For the first time in the history of distribution to the needy by the federal government of dairy foods from its vast surplus stocks, arrangements have been made to distribute kosher cheese made from such surplus milk to needy Jews in the New York City area, an official in a key program of aiding the Jewish poor here reported today.
Rabbi David Cohen, executive director of the Metropolitan New York Coordinating Council on Jewish Poverty, told the Jewish Telegraphic Agency that 37,000 pounds of kosher American cheese will be distributed to some 7,400 Jewish families starting April 25.
Cohen said he had made an effort in 1982 to persuade Department of Agriculture officials to donate the needed milk from its surplus after the surplus food distribution program was announced by President Reagan. He said he began with requests to city officials, who sent him to state officials, who sent him to federal officials, who refused to provide the milk.
He said the reason federal officials approved the request this year was because Assemblyman Dov Hikind, a Brooklyn Democrat, who pressed the request vigorously, was finally told that if he or some private organization would pick up the cost differential for the production of the kosher cheese, the Department of Agriculture “would be willing to provide the basic cost of production, the surplus dairy products themselves, and the cost of transportation to one location in the state.”
PRODUCTION OF KOSHER CHEESE
Cohen said that, to his knowledge, all kosher or Cholov Yisrael American cheese, regardless of brand, is produced by companies such as Olam-World Cheese Company, under contract with a few major plants in Milwaukee, such as those of Kraft. Cholov Yisrael refers to milk in which there is rabbinic supervision extending to the diet of the cow. Some Jews use only Cholov Yisrael milk.
He said the kosher cheese is always produced on a Monday morning, after the plant has been idle for at least 24 hours. The plant is then carefully cleaned and made kosher, the coagulating element is added and finally kosher labeling is applied. In non-kosher cheese the coagulating element, rennet is from animal sources. The kosher element is from chemical derivatives.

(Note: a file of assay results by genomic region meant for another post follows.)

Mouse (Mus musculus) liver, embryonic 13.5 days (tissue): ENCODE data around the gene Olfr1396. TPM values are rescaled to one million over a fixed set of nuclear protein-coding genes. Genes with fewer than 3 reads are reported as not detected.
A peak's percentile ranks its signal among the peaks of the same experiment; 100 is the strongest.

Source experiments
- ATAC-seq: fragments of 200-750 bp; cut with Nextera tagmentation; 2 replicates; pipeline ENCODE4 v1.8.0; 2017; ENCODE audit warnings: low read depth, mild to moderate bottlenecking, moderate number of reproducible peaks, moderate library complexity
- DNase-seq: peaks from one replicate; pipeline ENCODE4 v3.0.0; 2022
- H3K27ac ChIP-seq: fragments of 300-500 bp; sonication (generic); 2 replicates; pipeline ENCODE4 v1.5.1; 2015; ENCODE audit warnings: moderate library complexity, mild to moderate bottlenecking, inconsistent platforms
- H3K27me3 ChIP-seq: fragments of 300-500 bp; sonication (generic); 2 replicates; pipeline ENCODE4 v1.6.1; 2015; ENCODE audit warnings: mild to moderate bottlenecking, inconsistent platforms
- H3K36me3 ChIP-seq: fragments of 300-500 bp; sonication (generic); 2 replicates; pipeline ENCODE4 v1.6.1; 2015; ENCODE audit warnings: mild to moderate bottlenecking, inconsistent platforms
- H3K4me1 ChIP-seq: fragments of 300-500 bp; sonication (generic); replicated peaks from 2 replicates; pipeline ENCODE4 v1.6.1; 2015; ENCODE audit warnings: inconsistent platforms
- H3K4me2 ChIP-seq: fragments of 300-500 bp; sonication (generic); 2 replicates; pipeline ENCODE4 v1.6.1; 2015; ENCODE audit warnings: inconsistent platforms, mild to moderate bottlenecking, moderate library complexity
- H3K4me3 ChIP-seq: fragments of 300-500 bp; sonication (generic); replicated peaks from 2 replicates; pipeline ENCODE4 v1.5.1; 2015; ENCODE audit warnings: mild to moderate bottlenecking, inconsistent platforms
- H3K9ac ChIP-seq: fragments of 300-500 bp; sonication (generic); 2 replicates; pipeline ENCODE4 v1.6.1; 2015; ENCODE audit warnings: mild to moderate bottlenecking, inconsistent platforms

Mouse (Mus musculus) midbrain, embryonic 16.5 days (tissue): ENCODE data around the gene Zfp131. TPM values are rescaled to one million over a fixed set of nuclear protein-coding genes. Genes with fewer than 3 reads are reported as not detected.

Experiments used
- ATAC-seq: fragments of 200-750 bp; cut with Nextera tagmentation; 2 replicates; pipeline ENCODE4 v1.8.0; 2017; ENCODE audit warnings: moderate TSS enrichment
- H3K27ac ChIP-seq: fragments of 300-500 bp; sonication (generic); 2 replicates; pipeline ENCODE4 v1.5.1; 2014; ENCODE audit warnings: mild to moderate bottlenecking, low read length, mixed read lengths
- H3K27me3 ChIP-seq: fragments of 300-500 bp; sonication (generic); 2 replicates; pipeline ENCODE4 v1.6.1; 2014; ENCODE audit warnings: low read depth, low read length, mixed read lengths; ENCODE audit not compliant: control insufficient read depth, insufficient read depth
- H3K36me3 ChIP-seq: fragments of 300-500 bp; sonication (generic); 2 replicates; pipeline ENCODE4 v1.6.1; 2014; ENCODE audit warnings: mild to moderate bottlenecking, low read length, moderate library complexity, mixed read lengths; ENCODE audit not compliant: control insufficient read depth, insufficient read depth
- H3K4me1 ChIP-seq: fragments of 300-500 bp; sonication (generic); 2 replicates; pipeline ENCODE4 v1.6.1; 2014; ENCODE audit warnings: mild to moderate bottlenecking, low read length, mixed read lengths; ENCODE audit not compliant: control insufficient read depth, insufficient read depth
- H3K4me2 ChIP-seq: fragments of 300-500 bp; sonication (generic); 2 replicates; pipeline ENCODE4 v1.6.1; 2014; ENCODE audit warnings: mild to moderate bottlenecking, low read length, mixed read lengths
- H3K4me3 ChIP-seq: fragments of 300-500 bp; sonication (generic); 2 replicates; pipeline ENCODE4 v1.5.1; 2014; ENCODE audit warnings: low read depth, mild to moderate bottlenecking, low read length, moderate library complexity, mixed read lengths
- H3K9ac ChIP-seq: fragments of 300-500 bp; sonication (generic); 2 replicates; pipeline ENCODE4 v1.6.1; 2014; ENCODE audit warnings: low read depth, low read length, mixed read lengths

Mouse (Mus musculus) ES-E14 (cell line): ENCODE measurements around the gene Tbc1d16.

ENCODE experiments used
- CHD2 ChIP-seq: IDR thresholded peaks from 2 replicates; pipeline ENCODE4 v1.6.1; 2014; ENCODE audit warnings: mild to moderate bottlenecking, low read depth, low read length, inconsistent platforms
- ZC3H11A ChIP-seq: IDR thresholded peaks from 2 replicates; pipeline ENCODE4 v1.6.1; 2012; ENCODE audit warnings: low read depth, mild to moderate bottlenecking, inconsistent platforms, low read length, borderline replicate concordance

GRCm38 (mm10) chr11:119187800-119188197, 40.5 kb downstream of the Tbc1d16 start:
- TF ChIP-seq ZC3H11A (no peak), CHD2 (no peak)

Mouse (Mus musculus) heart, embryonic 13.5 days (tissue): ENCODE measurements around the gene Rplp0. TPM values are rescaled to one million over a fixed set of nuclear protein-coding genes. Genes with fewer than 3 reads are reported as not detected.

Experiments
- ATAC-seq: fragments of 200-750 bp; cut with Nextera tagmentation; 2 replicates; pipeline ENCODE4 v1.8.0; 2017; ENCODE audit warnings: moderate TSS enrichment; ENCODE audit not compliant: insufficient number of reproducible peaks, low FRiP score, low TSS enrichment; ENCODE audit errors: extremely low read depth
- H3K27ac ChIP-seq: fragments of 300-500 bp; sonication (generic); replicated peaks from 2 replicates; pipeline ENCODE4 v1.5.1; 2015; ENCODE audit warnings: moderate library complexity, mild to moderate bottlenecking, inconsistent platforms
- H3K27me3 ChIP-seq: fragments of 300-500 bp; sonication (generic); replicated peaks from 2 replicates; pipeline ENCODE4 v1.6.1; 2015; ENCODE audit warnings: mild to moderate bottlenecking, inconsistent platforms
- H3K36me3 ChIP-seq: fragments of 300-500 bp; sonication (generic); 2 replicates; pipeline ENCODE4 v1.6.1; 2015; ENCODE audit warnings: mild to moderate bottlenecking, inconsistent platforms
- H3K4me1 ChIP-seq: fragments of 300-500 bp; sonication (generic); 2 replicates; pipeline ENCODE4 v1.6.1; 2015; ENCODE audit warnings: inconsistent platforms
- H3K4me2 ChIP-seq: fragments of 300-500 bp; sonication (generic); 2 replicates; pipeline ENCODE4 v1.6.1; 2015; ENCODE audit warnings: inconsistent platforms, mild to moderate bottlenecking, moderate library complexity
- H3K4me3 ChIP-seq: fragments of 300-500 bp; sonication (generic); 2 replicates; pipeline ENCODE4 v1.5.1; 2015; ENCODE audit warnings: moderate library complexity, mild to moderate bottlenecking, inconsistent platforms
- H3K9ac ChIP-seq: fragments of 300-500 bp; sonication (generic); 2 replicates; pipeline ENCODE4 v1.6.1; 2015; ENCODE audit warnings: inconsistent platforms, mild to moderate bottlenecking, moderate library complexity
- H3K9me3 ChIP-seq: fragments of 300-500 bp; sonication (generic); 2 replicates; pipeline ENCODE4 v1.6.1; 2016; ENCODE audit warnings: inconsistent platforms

Cohen added that in the case of American cheese made from Cholov Yisrael milk, a number of months of preparation is involved to assemble enough quantities of such milk. He added that the Olam Cheese Company has a contract with the federal government to produce kosher cheese for the Board of Jewish Education of New York. He said he understood Olam to be the only cheese company to have such a contract.
Cohen said the Coordinating Council ordered the kosher cheese for production today and delivery to New York City on or about April 25. He said the minimum order is a truckload, 37,000 pounds.
Cohen said the kosher cheese will be delivered to the Gustave Hartman YM-YWHA in Far Rockaway and to senior centers throughout New York City, under auspices of the Coordinating Council.
He said each Jewish community is responsible for picking up its allocated amount of cheese in five-pound blocks, from the main distribution point. The cheese will be distributed at local sites to Jews who present evidence of their having low incomes and who are in need.
COST OF THE PROGRAM
Cohen said the only cost in which the Coordinating Council is involved in the program is the 15 cents per pound differential — the same amount as is paid by the Bureau of Jewish Education — for the extra cost of manufacturing the kosher cheese.
Olam World Cheese Company officials said the costs relate to rental of the plant; koshering the plant; kashruth supervision (by the kashruth division of the Union of Orthodox Jewish Congregations); change of rennet formula; and labeling charges. Cohen said that in the case of Cholov Yisrael kosher cheese, the added cost is 35 cents per pound, based on production and storage of Cholov Yisrael milk prior to making it into kosher cheese.
Rep. Mario Biaggi (D. N. Y) has been making efforts to persuade the Department of Agriculture to underwrite these costs, Cohen said, noting that the New York City Council recently passed a unanimous resolution, introduced by Councilman Fred Samuels of Harlem, which urged the federal government not to discriminate against persons who eat kosher by forcing the Jewish community to pay the difference in production costs.
Cohen said prospective recipients were being notified through the Coordinating Council’s affiliated Jewish community councils and that the coordinating council planned media advertising about the availability of the kosher cheese.
He stressed he did not think the 37,000 pounds would meet the needs of poor Jews and that the Coordinating Council is considering additional orders. He said the funds for the $6,000 cost differential for the kosher cheese is being met partly with a $3,000 grant from the Coordinating Council and the other $3,000 is being raised by concerned Jews in Brooklyn, led by Hikind. Jewish Ys and the senior centers will be involved as distribution aides.
Cohen added that synagogues, Jewish Ys and schools will be used as distribution centers only if they have adequate refrigeration facilities.
The Archive of the Jewish Telegraphic Agency includes articles published from 1923 to 2008. Archive stories reflect the journalistic standards and practices of the time they were published.